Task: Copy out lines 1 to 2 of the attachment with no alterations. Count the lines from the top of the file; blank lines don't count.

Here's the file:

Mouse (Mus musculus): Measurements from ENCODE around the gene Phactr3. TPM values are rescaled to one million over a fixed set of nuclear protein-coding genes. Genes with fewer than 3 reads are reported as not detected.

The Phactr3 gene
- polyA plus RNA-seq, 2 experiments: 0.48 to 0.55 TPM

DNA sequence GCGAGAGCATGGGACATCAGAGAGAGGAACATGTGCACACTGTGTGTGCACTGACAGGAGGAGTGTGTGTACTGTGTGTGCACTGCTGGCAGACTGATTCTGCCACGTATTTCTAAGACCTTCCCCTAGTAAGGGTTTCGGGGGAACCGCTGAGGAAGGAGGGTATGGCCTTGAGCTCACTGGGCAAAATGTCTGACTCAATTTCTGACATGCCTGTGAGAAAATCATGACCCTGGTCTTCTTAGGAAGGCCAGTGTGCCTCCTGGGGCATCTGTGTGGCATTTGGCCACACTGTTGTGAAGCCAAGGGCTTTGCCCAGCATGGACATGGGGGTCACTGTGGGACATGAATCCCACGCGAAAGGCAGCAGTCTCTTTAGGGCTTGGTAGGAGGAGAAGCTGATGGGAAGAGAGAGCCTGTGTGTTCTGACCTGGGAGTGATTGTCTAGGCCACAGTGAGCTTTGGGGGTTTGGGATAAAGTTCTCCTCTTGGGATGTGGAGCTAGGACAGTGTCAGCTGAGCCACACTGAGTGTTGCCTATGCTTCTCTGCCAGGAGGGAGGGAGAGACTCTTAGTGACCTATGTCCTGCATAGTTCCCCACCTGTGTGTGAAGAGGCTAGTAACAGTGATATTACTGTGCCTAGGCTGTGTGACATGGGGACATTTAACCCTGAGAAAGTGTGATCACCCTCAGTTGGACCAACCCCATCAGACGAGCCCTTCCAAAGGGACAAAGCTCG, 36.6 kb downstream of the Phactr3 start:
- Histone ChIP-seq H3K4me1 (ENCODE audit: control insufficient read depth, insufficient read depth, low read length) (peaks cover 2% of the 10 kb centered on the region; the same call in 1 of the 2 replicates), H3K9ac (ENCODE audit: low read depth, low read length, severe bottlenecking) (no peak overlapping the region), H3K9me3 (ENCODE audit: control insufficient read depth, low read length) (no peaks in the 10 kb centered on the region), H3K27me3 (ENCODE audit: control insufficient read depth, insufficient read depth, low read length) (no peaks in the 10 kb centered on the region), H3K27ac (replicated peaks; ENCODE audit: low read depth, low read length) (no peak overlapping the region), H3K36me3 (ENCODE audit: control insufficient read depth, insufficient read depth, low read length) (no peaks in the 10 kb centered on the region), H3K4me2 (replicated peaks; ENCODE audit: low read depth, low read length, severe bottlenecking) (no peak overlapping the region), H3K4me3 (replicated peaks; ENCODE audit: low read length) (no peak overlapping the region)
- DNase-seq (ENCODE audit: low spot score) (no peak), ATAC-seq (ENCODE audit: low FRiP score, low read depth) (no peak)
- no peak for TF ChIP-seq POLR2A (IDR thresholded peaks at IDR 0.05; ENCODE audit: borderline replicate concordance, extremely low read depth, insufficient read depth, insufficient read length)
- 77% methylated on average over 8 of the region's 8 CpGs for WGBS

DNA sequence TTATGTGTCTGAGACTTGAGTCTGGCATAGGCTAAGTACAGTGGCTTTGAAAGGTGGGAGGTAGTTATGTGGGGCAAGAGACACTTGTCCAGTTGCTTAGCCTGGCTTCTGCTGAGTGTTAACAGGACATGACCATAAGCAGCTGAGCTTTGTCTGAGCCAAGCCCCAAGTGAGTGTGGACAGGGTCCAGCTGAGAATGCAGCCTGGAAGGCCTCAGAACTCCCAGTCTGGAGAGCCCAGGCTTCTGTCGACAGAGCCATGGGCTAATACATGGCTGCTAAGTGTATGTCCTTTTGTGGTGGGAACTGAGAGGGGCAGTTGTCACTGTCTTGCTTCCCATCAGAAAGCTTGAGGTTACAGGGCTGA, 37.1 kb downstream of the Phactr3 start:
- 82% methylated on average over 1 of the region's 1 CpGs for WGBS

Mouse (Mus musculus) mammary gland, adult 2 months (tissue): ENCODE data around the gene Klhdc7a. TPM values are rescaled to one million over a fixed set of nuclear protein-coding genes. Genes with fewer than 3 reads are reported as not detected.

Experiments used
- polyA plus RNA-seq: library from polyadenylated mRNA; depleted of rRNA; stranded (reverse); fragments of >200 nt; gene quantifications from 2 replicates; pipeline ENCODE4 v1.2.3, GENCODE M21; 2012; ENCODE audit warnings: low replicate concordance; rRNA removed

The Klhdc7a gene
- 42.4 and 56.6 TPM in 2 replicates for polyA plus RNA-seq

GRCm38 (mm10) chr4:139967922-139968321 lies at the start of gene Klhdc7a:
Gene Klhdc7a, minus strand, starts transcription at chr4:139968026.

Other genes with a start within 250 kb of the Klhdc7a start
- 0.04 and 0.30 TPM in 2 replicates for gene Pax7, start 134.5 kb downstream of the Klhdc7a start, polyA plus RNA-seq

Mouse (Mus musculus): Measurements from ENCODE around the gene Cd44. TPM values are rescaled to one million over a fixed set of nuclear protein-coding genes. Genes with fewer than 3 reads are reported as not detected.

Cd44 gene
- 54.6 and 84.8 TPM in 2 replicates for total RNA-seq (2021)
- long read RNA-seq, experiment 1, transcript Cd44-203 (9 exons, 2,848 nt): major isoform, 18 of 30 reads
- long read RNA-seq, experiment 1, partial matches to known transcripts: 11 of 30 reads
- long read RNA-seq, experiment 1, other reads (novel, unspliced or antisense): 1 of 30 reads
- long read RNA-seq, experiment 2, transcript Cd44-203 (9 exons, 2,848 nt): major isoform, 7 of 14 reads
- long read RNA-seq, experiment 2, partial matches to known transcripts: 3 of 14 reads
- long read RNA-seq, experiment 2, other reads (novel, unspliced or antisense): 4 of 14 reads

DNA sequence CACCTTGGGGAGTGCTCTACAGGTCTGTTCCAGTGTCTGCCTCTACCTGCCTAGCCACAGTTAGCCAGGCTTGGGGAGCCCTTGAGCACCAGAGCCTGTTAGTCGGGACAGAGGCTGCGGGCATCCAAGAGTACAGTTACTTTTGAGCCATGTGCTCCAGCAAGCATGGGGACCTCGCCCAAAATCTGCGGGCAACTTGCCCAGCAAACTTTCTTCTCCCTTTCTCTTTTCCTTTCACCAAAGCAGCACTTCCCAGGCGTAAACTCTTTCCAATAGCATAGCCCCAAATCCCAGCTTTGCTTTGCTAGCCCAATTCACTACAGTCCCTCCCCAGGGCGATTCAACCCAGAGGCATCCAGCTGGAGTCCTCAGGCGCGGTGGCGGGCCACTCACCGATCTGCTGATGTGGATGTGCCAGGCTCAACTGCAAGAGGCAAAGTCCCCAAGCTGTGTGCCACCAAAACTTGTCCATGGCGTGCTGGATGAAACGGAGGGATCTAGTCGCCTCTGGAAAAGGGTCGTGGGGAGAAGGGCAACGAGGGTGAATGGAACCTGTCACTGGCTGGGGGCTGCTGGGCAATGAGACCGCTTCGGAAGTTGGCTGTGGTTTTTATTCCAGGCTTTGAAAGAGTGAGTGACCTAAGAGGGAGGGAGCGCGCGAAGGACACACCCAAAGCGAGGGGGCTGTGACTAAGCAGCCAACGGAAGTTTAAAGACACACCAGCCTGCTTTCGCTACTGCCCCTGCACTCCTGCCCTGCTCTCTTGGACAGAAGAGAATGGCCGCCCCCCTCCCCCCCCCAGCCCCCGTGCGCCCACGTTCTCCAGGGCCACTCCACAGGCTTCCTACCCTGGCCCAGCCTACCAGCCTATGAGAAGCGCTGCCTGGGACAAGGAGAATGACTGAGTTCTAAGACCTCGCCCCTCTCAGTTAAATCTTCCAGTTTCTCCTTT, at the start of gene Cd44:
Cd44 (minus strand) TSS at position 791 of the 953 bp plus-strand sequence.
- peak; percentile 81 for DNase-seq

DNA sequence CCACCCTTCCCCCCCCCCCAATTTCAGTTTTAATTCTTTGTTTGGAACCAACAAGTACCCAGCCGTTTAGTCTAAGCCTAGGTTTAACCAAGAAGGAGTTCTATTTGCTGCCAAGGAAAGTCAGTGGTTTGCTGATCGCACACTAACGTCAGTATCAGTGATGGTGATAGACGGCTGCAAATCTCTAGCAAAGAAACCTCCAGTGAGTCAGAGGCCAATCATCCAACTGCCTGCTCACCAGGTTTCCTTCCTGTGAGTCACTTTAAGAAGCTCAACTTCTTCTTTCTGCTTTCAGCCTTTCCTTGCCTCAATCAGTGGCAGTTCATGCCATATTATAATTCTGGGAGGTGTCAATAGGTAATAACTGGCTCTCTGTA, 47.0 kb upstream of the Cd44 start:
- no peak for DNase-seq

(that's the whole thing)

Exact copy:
Mouse (Mus musculus): Measurements from ENCODE around the gene Phactr3. TPM values are rescaled to one million over a fixed set of nuclear protein-coding genes. Genes with fewer than 3 reads are reported as not detected.

The Phactr3 gene